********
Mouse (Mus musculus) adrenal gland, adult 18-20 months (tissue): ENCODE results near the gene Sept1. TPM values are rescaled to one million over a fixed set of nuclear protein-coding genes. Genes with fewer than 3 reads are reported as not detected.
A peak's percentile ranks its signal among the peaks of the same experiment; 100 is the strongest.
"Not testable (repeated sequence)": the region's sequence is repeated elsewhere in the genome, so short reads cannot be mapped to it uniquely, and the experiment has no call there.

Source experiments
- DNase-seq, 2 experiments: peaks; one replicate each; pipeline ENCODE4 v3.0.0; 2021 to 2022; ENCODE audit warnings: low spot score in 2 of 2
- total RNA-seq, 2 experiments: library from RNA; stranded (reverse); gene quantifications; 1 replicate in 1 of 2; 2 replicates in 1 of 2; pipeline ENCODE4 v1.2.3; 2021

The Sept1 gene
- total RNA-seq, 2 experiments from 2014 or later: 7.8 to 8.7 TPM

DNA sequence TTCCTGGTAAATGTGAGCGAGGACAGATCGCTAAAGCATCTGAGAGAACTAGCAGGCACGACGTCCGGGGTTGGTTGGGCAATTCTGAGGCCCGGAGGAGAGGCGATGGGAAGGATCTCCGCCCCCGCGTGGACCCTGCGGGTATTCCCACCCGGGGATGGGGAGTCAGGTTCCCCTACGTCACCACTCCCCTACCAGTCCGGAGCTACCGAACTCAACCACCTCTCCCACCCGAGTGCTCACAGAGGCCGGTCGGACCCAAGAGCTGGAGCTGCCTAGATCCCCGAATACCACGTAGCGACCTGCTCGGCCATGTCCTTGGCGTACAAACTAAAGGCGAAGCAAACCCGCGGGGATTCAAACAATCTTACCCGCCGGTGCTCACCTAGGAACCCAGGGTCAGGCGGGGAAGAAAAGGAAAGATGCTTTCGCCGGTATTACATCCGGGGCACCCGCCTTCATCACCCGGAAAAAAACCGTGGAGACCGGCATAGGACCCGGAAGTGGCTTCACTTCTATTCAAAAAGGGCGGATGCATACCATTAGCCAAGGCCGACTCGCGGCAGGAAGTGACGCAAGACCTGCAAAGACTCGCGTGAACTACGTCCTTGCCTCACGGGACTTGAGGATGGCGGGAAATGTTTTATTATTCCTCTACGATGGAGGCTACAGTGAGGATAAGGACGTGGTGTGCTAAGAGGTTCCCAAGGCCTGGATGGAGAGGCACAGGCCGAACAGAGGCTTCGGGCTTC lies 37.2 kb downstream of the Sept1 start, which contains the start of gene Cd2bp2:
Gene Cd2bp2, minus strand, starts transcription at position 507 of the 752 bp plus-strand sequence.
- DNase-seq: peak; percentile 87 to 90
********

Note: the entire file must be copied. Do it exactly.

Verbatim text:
Mouse (Mus musculus) adrenal gland, adult 18-20 months (tissue): ENCODE results near the gene Sept1. TPM values are rescaled to one million over a fixed set of nuclear protein-coding genes. Genes with fewer than 3 reads are reported as not detected.
A peak's percentile ranks its signal among the peaks of the same experiment; 100 is the strongest.
"Not testable (repeated sequence)": the region's sequence is repeated elsewhere in the genome, so short reads cannot be mapped to it uniquely, and the experiment has no call there.

Source experiments
- DNase-seq, 2 experiments: peaks; one replicate each; pipeline ENCODE4 v3.0.0; 2021 to 2022; ENCODE audit warnings: low spot score in 2 of 2
- total RNA-seq, 2 experiments: library from RNA; stranded (reverse); gene quantifications; 1 replicate in 1 of 2; 2 replicates in 1 of 2; pipeline ENCODE4 v1.2.3; 2021

The Sept1 gene
- total RNA-seq, 2 experiments from 2014 or later: 7.8 to 8.7 TPM

DNA sequence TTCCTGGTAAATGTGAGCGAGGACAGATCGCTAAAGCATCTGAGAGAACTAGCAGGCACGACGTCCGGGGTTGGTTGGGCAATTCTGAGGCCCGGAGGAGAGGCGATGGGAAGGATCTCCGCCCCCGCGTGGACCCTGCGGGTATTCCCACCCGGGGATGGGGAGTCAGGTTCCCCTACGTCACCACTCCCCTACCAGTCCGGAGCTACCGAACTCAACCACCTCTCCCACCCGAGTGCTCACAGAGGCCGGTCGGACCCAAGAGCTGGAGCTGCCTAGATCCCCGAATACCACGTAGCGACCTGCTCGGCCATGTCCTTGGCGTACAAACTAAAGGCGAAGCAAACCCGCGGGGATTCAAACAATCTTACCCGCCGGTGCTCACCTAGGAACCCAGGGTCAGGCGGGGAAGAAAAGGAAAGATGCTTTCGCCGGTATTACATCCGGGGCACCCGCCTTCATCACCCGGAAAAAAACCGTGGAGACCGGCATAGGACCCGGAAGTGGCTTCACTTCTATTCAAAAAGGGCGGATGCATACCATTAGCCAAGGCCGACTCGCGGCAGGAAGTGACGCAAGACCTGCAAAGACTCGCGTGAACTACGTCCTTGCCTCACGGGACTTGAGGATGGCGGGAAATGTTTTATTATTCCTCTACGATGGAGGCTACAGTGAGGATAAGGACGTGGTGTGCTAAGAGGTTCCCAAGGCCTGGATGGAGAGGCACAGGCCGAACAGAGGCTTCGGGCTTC lies 37.2 kb downstream of the Sept1 start, which contains the start of gene Cd2bp2:
Gene Cd2bp2, minus strand, starts transcription at position 507 of the 752 bp plus-strand sequence.
- DNase-seq: peak; percentile 87 to 90